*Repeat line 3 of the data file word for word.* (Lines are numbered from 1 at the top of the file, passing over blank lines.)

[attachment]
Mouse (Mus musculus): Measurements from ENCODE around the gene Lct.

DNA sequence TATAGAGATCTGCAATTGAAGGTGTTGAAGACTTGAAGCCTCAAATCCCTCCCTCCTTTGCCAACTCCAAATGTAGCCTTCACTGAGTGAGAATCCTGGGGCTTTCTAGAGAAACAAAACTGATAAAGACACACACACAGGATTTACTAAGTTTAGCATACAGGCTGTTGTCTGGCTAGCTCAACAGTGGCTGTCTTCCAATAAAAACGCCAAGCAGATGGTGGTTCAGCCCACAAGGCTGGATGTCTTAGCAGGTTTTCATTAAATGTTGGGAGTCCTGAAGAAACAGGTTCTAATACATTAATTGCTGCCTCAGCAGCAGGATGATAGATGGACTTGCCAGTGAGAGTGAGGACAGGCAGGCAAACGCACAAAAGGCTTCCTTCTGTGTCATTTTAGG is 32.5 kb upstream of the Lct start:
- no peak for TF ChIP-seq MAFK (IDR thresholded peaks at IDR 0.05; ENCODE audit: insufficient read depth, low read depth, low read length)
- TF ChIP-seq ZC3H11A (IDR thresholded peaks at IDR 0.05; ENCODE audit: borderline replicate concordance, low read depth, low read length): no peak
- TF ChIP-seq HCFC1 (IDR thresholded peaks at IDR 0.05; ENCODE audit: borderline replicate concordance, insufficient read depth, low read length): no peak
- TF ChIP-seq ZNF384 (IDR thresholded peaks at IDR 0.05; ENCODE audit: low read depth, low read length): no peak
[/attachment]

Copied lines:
- no peak for TF ChIP-seq MAFK (IDR thresholded peaks at IDR 0.05; ENCODE audit: insufficient read depth, low read depth, low read length)